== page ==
ALMATY (Reuters) – Kazakh security forces cracking down on unrest last month have arbitrarily arrested peaceful protesters, ill-treated and tortured detainees, and interfered with detainees’ access to lawyers, Human Rights Watch says.
The authorities say at least 227 people were killed in the worst bout of political violence in the Central Asian in its post-Soviet history, which saw former president Nursultan Nazarbayev and his relatives ousted from all positions of power. About 10,000 people were detained after the unrest, the authorities said. Most were released within days but some have complained on social and local media beatings and torture at the hands of police.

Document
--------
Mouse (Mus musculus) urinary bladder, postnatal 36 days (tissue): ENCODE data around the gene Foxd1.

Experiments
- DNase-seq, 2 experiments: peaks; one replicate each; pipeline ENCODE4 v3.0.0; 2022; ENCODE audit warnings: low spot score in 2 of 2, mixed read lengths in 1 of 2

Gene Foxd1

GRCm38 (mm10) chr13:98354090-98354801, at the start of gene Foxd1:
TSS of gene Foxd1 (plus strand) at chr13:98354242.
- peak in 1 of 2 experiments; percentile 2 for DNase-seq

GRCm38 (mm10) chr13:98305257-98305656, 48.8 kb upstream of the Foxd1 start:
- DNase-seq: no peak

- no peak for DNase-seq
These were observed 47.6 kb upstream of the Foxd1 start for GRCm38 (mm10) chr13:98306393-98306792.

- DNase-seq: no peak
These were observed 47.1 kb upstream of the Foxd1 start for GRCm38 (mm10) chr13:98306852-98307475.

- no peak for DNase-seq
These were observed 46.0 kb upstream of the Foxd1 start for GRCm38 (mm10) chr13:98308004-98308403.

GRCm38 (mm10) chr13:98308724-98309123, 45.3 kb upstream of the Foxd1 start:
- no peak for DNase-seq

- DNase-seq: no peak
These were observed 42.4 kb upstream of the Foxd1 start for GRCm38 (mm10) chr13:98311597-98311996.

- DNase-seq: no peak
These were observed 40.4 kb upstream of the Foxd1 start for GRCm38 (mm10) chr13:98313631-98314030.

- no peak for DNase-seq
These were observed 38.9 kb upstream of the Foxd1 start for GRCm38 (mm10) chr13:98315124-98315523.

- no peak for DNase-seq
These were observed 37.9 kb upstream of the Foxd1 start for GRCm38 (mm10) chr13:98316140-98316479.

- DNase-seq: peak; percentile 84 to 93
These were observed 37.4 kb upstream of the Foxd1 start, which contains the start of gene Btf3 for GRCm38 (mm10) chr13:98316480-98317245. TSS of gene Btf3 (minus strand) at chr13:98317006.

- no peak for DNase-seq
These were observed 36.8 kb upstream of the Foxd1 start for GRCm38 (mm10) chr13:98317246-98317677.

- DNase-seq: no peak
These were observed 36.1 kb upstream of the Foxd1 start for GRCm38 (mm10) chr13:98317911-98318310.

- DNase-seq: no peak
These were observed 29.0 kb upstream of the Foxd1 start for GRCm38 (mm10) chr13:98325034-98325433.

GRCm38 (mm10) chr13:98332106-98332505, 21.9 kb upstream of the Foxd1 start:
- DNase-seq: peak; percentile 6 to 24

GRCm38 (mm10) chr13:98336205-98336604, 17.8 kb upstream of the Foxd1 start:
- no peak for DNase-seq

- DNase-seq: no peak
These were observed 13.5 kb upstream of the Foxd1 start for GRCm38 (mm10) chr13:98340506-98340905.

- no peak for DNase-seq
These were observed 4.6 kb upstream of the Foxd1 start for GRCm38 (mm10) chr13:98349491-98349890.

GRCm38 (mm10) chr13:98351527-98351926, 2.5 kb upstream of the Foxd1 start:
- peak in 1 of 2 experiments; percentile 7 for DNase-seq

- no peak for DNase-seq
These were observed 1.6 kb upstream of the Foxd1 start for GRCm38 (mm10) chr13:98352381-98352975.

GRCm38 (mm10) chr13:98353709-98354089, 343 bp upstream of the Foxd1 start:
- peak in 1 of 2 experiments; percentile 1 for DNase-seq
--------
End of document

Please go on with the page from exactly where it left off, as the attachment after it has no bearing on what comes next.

HRW said in a statement on Tuesday it had received credible reports of dozens of cases in which police arbitrarily detained peaceful protesters and other people, and subjected some detainees to ill-treatment and torture, including with electric shocks and beatings. Kazakhstan’s interior and foreign ministries have not replied to a request for comment on the HRW report.
President Kassym-Jomart Tokayev said last week that human rights officials were looking into complaints from detainees. Kazakhstan has blamed the violence on “bandits” assisted by Islamist militants some of whom officials said had arrived from other Central Asian countries and had been trained abroad.